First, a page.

David Furman develops games to improve self, society

Elias ArtBy Tom Ballard, Director of Innovation and Entrepreneurial Initiatives, Pershing Yoakley & Associates, P.C.

David Furman’s interest in developing apps for games starts with his desire for personal and societal improvements.

“I was looking into ways to better myself . . . diet and exercise as well as mentally,” the Northwest Arkansas native, who moved to the Knoxville area eight years ago, told us in a recent teknovation.biz interview.

Today, the serial entrepreneur – three start-ups thus far, not counting one in high school – has developed Reactor, his mental strategy game that is available at no charge in the Apple Store.

“I wanted to make a game that was fun and addictive, but also had a net positive,” Furman explained. Reactor fits the bill. “It improves your memory as you play.”

Reactor resulted from several discoveries Furman made while seeking answers to his quest for improvement tools.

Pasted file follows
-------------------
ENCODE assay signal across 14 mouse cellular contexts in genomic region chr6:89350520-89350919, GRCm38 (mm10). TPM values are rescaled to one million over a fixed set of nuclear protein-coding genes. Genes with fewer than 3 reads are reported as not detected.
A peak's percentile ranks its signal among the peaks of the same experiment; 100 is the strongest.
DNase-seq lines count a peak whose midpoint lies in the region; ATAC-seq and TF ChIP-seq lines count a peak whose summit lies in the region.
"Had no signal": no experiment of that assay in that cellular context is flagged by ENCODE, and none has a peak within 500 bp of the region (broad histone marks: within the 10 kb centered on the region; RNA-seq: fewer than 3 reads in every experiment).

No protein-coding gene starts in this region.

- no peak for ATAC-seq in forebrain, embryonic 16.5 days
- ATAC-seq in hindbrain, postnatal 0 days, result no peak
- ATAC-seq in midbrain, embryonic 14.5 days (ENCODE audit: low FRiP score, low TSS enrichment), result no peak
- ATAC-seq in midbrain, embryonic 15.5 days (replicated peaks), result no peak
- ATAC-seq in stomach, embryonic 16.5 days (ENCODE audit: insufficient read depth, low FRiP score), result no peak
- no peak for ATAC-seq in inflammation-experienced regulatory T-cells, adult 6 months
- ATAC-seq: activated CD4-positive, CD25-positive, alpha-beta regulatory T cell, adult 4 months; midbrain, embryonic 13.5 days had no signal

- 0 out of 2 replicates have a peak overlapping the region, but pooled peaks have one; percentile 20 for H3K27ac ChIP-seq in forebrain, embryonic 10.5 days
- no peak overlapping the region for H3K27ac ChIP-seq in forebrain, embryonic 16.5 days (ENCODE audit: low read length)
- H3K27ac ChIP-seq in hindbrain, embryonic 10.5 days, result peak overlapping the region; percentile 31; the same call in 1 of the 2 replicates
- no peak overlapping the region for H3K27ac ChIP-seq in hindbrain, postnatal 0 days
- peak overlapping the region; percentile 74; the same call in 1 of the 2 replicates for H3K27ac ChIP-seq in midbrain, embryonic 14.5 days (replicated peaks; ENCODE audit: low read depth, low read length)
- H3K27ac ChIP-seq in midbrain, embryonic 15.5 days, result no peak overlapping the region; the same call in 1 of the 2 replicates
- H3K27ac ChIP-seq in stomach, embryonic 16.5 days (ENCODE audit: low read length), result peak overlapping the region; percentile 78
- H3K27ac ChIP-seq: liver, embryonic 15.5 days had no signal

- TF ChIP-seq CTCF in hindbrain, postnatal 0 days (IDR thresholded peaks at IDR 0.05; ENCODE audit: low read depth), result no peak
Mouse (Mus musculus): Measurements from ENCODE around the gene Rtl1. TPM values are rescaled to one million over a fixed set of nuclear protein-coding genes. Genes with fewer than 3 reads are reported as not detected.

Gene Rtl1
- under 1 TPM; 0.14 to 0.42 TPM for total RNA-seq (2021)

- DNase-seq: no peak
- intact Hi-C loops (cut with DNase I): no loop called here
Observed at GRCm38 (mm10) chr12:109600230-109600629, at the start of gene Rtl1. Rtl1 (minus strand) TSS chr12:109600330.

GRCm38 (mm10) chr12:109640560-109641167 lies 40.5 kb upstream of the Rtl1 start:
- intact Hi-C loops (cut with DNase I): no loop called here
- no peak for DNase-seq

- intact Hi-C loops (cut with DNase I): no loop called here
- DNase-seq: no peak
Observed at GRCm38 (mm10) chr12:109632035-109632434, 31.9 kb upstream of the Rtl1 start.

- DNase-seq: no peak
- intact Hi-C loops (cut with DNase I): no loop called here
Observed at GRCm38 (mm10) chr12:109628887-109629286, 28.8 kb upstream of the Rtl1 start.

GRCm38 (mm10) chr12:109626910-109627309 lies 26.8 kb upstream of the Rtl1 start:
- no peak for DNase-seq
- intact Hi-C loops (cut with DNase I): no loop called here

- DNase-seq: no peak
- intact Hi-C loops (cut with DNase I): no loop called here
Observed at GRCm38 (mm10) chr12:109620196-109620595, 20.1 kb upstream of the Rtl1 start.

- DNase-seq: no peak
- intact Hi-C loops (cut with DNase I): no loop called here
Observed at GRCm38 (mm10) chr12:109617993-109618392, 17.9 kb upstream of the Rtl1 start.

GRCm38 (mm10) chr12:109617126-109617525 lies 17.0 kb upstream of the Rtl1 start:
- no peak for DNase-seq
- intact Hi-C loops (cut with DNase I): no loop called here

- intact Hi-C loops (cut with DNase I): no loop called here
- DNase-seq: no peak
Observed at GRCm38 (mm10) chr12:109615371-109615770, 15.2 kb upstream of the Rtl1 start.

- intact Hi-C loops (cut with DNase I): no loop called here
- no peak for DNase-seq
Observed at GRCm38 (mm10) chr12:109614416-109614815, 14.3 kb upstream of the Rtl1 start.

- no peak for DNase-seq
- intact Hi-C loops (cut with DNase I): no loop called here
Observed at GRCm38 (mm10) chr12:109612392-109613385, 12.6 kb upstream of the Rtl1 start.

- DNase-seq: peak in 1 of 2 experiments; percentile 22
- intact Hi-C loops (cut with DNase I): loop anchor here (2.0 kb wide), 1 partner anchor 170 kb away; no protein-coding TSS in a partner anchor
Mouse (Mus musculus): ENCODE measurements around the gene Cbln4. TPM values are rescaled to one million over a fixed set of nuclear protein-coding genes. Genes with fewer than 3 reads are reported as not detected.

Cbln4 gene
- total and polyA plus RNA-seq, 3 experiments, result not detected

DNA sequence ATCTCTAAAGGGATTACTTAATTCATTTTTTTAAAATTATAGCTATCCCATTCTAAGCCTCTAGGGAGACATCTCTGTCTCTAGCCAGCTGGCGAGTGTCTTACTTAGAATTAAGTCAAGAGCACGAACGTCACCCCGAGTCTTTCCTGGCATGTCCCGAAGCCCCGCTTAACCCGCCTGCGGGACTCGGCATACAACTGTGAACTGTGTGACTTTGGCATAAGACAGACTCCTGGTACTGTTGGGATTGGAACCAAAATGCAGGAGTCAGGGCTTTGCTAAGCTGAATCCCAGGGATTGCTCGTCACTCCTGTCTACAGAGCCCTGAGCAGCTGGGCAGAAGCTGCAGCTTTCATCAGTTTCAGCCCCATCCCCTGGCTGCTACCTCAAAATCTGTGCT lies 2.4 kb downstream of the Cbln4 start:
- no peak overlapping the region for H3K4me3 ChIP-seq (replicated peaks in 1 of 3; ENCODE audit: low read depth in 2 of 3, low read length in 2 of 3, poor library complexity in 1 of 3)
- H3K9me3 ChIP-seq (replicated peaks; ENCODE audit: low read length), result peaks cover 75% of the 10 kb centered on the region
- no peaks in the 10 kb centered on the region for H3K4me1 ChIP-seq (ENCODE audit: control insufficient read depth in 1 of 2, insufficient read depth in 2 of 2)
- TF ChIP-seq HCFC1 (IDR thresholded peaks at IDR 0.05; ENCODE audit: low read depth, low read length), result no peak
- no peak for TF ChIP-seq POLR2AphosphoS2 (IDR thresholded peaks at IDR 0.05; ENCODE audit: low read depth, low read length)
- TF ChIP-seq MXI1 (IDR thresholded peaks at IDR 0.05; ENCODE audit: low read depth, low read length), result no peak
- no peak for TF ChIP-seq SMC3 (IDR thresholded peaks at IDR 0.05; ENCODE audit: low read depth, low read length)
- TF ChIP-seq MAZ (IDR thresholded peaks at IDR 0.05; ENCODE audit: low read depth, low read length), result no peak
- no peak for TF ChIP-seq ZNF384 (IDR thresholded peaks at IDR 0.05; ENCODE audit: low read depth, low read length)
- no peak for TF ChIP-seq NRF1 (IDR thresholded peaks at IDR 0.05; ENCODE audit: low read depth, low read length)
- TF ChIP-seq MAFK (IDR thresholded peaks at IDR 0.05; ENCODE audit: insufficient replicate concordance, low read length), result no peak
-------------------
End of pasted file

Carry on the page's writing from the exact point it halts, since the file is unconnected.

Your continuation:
He came across a book titled Reality Is Broken, written by Jane McGonigal. The central thesis, as described on an Amazon listing, is that “we can leverage the power of games to fix what is wrong with the real world – from social problems like depression and obesity to global issues like poverty and climate change.”

He also learned about a concept called N-Back, where Furman says, “You have to remember numbers in sequence going back.” This helps increase an individual’s active memory.

The result of these two concepts is found in Reactor.

“I built a story and a fun game behind it,” Furman says. “It’s not like an exercise.”

His immediate goal is to “get a lot of people playing it.” An update will come later.

We asked Furman why the Reactor app is only available for iOS. His answers were insightful, at least for us.

“Apple is a more mature ecosystem with more developers and users,” he said, adding that another benefit is the fact that “iOS does not have as many screen sizes.” Furman was noting the limited number of iPhone and iPad models compared to Android devices.

“Android is still a ways off,” he says in relation to a Reactor app.

Furman mentioned arriving in the Knoxville region in 2005 and “stayed here longer than I expected.” He met his wife here, but noted she is Romanian by birth, so both are transplants to the region.

Furman is a Co-Founder of Spruz, Inc., a company creating customized websites for small businesses, and Skysa, Inc., a company that develops plug-ins for existing websites. In addition, he is the owner of Elias Art Interactive, the publisher of Reactor.

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